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Alleged burglar beat neighbour with hammer in bid to kill him, High Court hears

By Alan Erwin

Published 28/04/2015

Michael Yeo (22) threatened to kill her in the incident, during which he crashed into another vehicle, prosecutors claimed
Michael Yeo (22) threatened to kill her in the incident, during which he crashed into another vehicle, prosecutors claimed

An alleged burglar beat his neighbour about the head with a hammer in a bid to kill him, it was claimed in the High Court today.

Martin McNally broke into the victim's home on the outskirts of Belfast after warning he was going to "cut" him, according to the prosecution.

He allegedly stole £1,500 worth of belongings in the raid, including a samurai sword and dagger.

McNally, of Alina Gardens in Dunmurry, is charged with aggravated burglary and the attempted murder of Jamie Thompson.

The 33-year-old faces a further count of possessing offensive weapons with intent to commit an indictable offence, namely murder.

Details emerged as he sought compassionate bail to make a nursing home visit to his mother.

McNally allegedly forced his way into Mr Thompson's flat in the same block on January 24 while armed with a hammer and screwdriver.

Prosecution counsel Stephanie Boyd claimed he had been wearing a balaclava but removed it during the attack.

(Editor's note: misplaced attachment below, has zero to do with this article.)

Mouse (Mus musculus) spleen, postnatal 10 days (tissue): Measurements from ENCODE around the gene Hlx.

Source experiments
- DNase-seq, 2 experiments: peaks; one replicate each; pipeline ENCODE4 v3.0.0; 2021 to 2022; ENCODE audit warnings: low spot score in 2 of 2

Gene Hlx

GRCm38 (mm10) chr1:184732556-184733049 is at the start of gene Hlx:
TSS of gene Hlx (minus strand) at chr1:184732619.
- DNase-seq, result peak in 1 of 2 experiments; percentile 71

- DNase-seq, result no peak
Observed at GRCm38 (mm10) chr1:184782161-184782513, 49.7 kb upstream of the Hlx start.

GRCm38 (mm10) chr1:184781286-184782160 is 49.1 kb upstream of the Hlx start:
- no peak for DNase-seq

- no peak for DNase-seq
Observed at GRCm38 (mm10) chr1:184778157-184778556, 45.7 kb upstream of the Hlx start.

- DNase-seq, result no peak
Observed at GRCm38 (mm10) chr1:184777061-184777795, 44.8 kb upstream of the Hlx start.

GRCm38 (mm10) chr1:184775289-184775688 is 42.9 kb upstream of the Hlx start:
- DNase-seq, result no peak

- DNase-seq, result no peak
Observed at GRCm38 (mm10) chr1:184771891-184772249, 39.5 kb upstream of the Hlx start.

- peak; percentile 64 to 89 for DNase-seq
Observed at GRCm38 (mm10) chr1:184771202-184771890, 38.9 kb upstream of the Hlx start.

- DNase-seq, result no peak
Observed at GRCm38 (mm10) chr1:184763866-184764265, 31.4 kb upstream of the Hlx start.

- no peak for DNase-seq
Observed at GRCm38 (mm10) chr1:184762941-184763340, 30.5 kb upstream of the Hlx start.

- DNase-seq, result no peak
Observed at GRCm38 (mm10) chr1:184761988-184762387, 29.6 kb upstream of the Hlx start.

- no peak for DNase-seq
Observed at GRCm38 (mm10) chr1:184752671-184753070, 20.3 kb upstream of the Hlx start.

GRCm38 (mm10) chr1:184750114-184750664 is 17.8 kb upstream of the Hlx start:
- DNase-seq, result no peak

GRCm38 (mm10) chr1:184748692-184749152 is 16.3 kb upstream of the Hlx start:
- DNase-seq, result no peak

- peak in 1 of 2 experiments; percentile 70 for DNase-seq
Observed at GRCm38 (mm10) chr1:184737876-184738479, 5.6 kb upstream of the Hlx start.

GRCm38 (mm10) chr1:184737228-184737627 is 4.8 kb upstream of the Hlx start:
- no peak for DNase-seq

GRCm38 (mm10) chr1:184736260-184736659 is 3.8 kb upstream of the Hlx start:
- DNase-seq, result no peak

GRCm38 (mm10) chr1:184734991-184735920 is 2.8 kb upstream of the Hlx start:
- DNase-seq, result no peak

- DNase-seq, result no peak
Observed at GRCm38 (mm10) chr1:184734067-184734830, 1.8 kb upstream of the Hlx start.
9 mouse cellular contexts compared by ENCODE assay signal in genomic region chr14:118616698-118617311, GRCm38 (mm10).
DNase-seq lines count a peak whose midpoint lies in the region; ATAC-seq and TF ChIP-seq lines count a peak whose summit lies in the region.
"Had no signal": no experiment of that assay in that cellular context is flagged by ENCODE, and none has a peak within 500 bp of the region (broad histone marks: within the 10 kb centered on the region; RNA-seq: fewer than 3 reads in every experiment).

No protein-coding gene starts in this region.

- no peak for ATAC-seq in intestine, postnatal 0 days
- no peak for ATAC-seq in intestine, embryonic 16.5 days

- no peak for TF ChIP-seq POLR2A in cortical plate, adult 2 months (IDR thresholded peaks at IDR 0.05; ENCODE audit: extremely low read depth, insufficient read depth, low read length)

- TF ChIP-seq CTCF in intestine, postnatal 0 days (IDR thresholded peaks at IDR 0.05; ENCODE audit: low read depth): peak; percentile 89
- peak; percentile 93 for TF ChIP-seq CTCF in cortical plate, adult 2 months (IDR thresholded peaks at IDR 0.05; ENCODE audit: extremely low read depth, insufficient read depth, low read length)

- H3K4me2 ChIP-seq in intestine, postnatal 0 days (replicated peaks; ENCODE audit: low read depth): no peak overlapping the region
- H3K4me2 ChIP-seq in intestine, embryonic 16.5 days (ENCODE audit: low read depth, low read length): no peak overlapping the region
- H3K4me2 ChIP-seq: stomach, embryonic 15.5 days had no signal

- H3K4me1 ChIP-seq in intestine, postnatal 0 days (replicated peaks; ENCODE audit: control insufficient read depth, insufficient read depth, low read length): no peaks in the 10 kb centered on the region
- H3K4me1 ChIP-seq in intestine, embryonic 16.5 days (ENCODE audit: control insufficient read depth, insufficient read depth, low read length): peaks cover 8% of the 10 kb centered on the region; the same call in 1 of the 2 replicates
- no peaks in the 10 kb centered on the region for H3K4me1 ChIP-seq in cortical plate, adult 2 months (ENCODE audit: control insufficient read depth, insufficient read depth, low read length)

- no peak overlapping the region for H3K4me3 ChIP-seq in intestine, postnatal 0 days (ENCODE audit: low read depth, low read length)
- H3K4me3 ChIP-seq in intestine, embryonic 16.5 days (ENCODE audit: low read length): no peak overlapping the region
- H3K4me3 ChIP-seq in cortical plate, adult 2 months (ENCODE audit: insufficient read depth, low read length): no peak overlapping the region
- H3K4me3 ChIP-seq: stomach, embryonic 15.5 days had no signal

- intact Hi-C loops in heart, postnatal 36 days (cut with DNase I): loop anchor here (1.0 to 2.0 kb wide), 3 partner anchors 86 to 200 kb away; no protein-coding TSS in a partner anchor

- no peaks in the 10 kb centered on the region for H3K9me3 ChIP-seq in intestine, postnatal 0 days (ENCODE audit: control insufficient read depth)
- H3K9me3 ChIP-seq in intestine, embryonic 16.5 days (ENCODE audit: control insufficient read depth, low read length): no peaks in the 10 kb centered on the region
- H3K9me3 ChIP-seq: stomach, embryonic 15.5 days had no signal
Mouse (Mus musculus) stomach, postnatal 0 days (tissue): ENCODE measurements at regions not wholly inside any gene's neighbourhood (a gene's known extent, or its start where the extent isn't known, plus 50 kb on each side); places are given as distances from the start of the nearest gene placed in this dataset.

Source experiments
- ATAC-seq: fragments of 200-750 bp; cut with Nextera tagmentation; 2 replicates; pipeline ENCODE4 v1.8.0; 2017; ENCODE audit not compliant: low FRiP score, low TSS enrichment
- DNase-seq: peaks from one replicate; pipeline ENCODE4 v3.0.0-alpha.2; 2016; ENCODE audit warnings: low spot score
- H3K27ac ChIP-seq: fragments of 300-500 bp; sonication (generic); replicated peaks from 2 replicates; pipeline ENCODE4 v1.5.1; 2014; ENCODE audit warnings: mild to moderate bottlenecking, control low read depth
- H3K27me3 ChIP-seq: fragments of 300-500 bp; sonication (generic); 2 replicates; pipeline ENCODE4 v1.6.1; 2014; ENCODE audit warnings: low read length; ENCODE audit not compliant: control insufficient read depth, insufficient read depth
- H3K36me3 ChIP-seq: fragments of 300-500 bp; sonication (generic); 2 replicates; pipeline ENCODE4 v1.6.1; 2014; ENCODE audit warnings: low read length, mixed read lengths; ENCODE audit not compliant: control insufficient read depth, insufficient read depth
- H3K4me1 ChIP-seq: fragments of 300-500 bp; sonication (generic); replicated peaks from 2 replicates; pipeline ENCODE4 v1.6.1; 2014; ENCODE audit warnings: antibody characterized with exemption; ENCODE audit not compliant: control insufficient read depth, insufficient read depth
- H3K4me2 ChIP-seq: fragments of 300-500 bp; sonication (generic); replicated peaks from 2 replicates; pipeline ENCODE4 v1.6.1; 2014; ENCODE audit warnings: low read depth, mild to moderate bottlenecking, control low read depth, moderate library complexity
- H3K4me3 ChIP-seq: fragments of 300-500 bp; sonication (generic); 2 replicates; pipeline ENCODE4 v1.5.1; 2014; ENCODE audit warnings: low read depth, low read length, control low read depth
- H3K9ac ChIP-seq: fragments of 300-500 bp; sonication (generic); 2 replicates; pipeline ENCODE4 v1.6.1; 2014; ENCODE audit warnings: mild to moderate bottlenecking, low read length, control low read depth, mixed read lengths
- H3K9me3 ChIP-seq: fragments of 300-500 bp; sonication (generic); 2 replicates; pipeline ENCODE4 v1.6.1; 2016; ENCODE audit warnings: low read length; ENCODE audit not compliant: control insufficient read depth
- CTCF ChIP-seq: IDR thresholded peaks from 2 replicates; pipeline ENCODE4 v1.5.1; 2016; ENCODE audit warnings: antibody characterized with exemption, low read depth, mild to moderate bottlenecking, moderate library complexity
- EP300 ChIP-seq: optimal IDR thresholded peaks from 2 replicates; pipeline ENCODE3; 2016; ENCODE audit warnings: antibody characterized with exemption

"He struck the injured party to the head with the hammer, and in trying to protect himself the injured party sustained a broken left arm," she said.

McNally also allegedly picked up a knife and threw it at Mr Thompson, saying he was going to kill him.

According to the prosecutor he then stole the sword and dagger, along with a games console, mobile phone and bin.

A witness was said to have spotted him leaving the flat.

Opposing his temporary release, Mrs Boyd claimed there was a risk he could flee.

She also expressed concerns for Mr Thompson, describing him as a vulnerable person who initially refused attention despite his significant injuries.

Although McNally's mother was described as having a chronic medical condition, the prosecution disputed that there had been a recent deterioration.

The frequency of visits by her son was called into question in a further part of the objection.

But Joel Lindsay, defending, countered: "The information we received is she is gravely ill and deteriorating."

He stressed that McNally just wanted out of custody for a period of hours to see his mother.

Adjourning the application, Lord Justice Coghlin directed police to obtain a statement on her current condition.

He also ordered checks to be carried out on how often McNally has paid visits

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